“Consistent with reduced resource competition and greater exposure to more egalitarian gender norms, more educated men and those who held high-status professions were the most likely to support women’s empowerment,” Lawson said. “We also find that men whose wife earned a wage income were more supportive of women, perhaps because they reap the economic benefits of a wage-earning wife or because their wife holds greater bargaining power within the marriage, enabling her to draw more support.”

In contrast, polygynous marriage (multiple wives per husband), marriage to a much younger woman, and high fertility were all weakly associated with or unrelated to men’s support for women’s empowerment.

“We had predicted that these factors would be associated with more conflicting attitudes, as they are usually considered to reflect the expression of men’s interests over women’s,” Lawson said. “High fertility, for example, can be costly to women, especially in settings where childbirth carries a non-trivial risk of maternal mortality. But these factors did not clearly influence men’s attitudes, suggesting we may need to rethink our understanding of these practices.”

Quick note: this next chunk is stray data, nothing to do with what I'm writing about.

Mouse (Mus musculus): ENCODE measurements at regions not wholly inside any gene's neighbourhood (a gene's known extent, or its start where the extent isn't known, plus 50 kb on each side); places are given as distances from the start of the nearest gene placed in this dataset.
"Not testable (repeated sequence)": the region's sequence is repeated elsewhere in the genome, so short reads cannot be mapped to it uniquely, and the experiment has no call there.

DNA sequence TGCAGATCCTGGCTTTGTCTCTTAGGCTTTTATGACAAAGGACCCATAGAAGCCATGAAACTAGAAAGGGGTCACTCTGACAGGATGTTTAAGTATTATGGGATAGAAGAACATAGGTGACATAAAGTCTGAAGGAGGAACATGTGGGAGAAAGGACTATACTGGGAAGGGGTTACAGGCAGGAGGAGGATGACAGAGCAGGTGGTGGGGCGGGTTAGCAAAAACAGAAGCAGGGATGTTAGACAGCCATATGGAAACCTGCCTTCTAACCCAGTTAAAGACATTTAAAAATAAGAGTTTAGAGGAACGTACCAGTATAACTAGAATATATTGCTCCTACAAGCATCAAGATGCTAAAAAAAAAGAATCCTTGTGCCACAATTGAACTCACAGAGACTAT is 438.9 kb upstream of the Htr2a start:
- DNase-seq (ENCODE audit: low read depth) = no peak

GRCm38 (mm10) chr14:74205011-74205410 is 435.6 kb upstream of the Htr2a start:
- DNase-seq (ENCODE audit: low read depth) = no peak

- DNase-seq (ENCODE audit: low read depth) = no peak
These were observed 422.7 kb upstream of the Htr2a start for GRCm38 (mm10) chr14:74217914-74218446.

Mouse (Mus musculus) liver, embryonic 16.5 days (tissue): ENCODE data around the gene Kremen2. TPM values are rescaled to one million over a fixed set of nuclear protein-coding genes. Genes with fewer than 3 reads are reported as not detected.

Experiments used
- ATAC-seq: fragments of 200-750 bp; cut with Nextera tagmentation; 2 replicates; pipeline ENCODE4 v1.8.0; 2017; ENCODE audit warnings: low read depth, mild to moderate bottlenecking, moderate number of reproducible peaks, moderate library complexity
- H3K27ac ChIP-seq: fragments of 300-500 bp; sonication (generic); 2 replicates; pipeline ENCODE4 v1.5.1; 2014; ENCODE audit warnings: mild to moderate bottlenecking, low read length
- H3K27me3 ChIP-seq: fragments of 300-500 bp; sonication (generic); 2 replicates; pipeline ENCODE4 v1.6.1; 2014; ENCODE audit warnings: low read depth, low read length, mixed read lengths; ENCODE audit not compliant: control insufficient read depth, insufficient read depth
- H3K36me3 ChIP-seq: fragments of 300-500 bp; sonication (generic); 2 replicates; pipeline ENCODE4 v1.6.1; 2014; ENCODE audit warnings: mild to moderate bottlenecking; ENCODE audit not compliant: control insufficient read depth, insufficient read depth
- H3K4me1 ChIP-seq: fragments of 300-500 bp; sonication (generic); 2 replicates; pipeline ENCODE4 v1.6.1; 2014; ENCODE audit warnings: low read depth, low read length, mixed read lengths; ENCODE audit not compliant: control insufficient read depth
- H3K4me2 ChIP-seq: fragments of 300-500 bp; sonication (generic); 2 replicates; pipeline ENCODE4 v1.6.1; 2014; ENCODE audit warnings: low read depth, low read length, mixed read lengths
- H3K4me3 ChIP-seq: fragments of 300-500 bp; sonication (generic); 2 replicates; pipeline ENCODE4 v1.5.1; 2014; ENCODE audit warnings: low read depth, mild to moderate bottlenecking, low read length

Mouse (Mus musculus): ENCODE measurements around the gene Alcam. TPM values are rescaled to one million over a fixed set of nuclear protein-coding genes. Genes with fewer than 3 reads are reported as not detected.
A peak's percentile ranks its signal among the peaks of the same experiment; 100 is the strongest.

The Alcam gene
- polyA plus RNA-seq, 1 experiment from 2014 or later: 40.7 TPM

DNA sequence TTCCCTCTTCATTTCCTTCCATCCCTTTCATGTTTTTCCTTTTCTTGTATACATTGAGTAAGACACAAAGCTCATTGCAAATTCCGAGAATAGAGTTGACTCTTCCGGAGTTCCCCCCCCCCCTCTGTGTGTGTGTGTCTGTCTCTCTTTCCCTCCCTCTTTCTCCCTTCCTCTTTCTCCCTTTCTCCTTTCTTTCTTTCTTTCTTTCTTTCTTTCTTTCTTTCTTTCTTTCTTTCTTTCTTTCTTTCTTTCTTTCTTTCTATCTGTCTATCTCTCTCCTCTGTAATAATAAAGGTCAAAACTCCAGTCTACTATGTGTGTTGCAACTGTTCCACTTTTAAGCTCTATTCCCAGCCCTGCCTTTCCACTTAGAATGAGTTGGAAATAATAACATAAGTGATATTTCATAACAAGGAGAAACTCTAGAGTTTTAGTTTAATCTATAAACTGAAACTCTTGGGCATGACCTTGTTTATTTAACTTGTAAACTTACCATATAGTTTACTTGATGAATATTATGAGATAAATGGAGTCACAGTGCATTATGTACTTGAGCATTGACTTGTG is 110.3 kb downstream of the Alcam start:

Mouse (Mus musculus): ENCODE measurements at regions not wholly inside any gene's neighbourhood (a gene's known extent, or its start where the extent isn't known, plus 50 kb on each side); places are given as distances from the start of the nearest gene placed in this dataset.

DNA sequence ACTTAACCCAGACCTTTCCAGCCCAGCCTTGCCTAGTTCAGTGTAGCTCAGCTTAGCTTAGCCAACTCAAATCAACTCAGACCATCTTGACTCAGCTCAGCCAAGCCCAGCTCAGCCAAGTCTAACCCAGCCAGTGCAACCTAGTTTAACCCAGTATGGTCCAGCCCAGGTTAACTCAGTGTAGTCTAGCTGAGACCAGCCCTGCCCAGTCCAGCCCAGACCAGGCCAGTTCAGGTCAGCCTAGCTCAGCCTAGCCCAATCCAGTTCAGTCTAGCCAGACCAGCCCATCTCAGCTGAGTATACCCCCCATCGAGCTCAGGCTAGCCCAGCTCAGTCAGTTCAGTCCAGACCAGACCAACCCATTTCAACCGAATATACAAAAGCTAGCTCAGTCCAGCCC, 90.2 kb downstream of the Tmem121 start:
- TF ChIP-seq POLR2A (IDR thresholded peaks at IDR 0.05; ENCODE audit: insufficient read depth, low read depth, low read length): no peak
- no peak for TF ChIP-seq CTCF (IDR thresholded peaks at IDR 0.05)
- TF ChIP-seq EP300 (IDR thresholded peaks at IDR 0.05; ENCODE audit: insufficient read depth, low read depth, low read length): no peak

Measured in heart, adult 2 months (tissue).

Schaffnit noted that the data also revealed considerable diversity across the different aspects of women’s empowerment the researchers investigated. “For instance, most men supported male authority in decision-making, but were generally supportive of girls’ education and women working outside the home,” she said. “These findings are important, because they remind us that gender equality is multifaceted and each facet may be influenced by different drivers.” 

The authors call for future research that more explicitly examines which aspects of women’s empowerment present a true conflict of interest between men and women. Some aspects, such as educating daughters, may be beneficial to both fathers and mothers and are therefore supported by most men. Prior research by the team has also revealed that girls’ educational attainment has recently started to match that of boys, perhaps because of emerging opportunities for women’s employment, the researchers noted.